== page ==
Mining opponents comprise 55 percent of killed environmental defenders in the country. More mining opponents are being killed in the Philippines compared to the 30 percent of all environmental defenders worldwide who were killed as a result of their anti-mining advocacy. Impunity and injustice remain. Not a single mastermind of the killings has ever been convicted by the Philippine justice system.

On May 27, 2016, President Duterte declared martial law in Mindanao, home to more than 24 million Filipinos, Lumad (indigenous people), and the Muslim Moro people. The region hosts some of the country’s richest forests and mineralized areas. The government used the attack led by a small ISIS-inspired group in the Mindanao city of Marawi as a pretext to declare all Martial Law in Mindanao.

If government figures are to be believed, there were at least 1,132 deaths in the five-month war, a figure that was not verified independently by third-party organizations. Nevertheless, attacks against the people of Mindanao, even those outside of Marawi, have also intensified in the same period. More than 60 percent of the killings of environmental defenders under the Duterte regime happened in Mindanao.

On February 22, 2018, the Philippine Department of Justice (DOJ) filed a petition to the local courts listing more than 600 individuals as terrorists. Fifty-two (52) of these individuals are known activists and civil society representatives.

Included in the list is UN Special Rapporteur on Indigenous People Victoria Tauli Corpuz. Environmental advocates such as Sherwin de Vera, Zara Alvarez, Arnold Baes, and several others are also on the list.

These individuals are accused of being a member of the revolutionary group Communist Party of the Philippines (CPP) and its armed wing, the New People’s Army (NPA), which has been fighting the government for the last fifty years.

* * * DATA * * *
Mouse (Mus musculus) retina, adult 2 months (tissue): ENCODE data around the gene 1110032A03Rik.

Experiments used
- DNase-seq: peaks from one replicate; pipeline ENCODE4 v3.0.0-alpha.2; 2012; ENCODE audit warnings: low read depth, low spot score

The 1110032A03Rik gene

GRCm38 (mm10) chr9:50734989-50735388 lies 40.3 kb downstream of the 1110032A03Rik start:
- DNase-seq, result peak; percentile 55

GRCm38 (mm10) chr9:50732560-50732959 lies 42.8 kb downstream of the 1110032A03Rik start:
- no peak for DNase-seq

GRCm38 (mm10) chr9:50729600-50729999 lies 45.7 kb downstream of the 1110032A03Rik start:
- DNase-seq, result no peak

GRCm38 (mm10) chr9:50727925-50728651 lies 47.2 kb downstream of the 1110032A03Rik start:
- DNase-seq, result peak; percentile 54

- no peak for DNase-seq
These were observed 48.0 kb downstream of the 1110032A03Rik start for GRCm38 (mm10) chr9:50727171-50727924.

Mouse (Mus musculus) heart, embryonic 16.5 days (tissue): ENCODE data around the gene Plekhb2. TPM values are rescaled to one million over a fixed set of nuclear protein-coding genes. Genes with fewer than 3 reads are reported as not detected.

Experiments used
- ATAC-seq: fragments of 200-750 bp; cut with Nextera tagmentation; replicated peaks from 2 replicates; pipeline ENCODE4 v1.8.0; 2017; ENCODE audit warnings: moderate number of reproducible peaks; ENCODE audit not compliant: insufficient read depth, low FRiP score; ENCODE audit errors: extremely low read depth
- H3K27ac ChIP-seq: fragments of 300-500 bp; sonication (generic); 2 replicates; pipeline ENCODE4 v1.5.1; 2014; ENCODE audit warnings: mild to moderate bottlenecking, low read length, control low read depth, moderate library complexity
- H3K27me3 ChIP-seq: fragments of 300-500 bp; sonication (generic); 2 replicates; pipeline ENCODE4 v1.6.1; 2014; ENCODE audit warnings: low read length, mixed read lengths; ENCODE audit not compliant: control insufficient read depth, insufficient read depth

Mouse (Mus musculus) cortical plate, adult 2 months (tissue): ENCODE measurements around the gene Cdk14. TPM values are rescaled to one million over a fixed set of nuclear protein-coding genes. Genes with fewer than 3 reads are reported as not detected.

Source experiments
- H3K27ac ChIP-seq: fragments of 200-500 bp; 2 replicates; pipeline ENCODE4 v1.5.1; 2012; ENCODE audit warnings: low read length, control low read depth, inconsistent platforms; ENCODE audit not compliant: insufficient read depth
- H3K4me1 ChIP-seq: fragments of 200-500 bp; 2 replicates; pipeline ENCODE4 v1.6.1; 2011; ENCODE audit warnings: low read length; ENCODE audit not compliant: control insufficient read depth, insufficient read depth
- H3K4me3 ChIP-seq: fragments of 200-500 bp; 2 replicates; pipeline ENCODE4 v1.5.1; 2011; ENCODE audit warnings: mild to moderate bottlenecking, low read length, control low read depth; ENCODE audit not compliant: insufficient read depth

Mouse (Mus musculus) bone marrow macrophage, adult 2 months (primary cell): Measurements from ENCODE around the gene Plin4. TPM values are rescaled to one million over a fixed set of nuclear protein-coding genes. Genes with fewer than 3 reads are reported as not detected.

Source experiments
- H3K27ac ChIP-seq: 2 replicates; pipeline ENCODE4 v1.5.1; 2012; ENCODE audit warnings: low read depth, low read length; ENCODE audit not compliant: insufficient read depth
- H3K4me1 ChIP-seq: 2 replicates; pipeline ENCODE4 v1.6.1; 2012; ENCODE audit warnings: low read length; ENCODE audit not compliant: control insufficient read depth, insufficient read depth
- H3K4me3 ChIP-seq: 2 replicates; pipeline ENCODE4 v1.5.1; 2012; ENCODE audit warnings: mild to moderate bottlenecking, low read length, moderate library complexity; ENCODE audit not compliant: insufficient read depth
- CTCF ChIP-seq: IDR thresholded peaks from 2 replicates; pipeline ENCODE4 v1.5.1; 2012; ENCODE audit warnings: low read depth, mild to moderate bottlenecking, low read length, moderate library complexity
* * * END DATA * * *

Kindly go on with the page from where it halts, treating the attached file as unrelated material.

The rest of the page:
The government has had a bloody history of liquidating any person accused of being a member or sympathizer of the revolutionary group. The inclusion of environmental defenders in the ‘terror’ list poses security risks for them and their families.

On April 16, 2018, Australian missionary Sister Patricia Fox who is serving the poor in the Philippines for more than 27 years, was illegally arrested by the Bureau of Immigration for “attending protest rallies and engaging in political activities,” which is being forbidden by an archaic immigration law still in force.

Sr. Fox is a human rights defender and development worker who is active in opposing land-grabbing of private corporations and big landlords in the Philippines, as well as commiserating with Lumads displaced by extractives-associated militarization in their communities.

As the regime cracks down on activists and environmental defenders, on the other hand, it provides protection to companies and their environmentally-destructive projects. Military and economic interests are still strongly interlinked in the Philippines.

The government has the Investment Defense Force where regular military forces are deployed to secure investment projects in the country that are tagged as ‘priority’ or ‘vital to national interest’ such as large-scale mining operations, agricultural plantations, megadam construction, and big eco-tourism projects. Government paramilitaries called Special Civilian Armed Forces Geographical Units (SCAA) can also serve as additional security forces of private corporations.

Based on the monitoring of Kalikasan, 69 percent, or an overwhelming majority of the suspected perpetrators in the killings of environmental defenders in the Philippines, were from the state military and paramilitary forces. All of these — militarization, terrorist tagging, harassments, extra-judicial killings are believed to be sanctioned under the government counter-insurgency program Oplan Kapayapaan.

Privatization of the commons, the commodification of natural resources, authoritarian regimes: a triple whammy for Asia’s environment and environmental defenders

The privatization of land, water, energy, and mineral deposits and the liberalization of state policies to attract investment in mining, energy, and agriculture institutionalize the commodification of the natural resources of poor countries in Asia. These globalization policies resulted in corporate ownership and control of these supposed public commons.

Instead of using these resources to provide for the needs and help in developing the economy of poor Asian nations, private corporations control and exploit the land, water, minerals, and forests to produce cheap raw materials which would then be exported for the international market.